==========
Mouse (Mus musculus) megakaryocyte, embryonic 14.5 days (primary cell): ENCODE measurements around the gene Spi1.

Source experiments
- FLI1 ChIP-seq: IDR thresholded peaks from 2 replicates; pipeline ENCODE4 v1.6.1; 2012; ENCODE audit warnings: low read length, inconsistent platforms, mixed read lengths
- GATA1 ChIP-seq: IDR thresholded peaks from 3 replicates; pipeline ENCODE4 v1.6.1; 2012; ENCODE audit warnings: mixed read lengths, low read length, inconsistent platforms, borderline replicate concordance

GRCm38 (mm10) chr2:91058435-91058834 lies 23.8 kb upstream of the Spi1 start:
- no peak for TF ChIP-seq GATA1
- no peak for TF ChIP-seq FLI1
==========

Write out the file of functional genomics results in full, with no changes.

Mouse (Mus musculus) megakaryocyte, embryonic 14.5 days (primary cell): ENCODE measurements around the gene Spi1.

Source experiments
- FLI1 ChIP-seq: IDR thresholded peaks from 2 replicates; pipeline ENCODE4 v1.6.1; 2012; ENCODE audit warnings: low read length, inconsistent platforms, mixed read lengths
- GATA1 ChIP-seq: IDR thresholded peaks from 3 replicates; pipeline ENCODE4 v1.6.1; 2012; ENCODE audit warnings: mixed read lengths, low read length, inconsistent platforms, borderline replicate concordance

GRCm38 (mm10) chr2:91058435-91058834 lies 23.8 kb upstream of the Spi1 start:
- no peak for TF ChIP-seq GATA1
- no peak for TF ChIP-seq FLI1